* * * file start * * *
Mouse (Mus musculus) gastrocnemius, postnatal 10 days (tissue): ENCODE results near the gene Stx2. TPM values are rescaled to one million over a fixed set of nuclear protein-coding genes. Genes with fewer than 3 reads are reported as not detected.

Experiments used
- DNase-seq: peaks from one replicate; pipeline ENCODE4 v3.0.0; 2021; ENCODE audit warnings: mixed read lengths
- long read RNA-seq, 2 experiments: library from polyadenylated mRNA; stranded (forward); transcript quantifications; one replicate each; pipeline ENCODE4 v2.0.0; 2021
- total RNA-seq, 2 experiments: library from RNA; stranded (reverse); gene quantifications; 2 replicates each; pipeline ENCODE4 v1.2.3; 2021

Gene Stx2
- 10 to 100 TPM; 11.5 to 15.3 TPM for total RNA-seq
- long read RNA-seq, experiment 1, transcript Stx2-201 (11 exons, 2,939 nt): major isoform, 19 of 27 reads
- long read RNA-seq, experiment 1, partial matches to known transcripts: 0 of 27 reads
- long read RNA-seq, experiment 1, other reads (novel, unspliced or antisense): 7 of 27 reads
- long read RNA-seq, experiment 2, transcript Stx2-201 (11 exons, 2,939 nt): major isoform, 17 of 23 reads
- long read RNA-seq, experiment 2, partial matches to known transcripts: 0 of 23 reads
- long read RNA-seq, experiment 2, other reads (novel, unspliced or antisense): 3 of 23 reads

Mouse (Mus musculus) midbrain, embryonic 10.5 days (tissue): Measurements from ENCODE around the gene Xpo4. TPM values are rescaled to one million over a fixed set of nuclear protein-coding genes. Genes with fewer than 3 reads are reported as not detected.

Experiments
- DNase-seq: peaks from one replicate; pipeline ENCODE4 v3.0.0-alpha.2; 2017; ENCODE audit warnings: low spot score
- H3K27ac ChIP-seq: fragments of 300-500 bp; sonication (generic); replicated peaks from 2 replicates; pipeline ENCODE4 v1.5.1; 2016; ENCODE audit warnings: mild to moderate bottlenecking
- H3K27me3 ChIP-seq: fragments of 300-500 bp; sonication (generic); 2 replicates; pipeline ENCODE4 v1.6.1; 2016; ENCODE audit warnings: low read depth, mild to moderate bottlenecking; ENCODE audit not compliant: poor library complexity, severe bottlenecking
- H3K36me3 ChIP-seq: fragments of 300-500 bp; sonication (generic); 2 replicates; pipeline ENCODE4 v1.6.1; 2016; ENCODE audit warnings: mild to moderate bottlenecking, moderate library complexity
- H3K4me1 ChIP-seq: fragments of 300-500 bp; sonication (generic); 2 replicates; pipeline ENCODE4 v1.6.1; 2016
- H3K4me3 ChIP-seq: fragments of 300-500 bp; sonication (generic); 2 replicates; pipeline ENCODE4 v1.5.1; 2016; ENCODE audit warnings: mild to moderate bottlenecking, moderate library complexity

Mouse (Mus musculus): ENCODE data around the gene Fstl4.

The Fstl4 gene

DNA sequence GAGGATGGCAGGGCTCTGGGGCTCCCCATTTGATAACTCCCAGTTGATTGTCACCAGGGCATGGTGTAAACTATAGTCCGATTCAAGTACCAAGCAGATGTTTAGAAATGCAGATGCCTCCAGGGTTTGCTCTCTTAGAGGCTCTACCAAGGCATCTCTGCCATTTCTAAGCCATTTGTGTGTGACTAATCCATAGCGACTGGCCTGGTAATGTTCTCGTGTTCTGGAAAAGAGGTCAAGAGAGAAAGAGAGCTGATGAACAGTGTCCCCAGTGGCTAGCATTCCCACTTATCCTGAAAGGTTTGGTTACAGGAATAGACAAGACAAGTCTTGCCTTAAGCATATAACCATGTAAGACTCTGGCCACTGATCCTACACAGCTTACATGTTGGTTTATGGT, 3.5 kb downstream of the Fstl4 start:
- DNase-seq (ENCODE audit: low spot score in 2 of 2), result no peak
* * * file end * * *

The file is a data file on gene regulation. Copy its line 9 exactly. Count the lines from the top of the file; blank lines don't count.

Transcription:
- long read RNA-seq, experiment 1, partial matches to known transcripts: 0 of 27 reads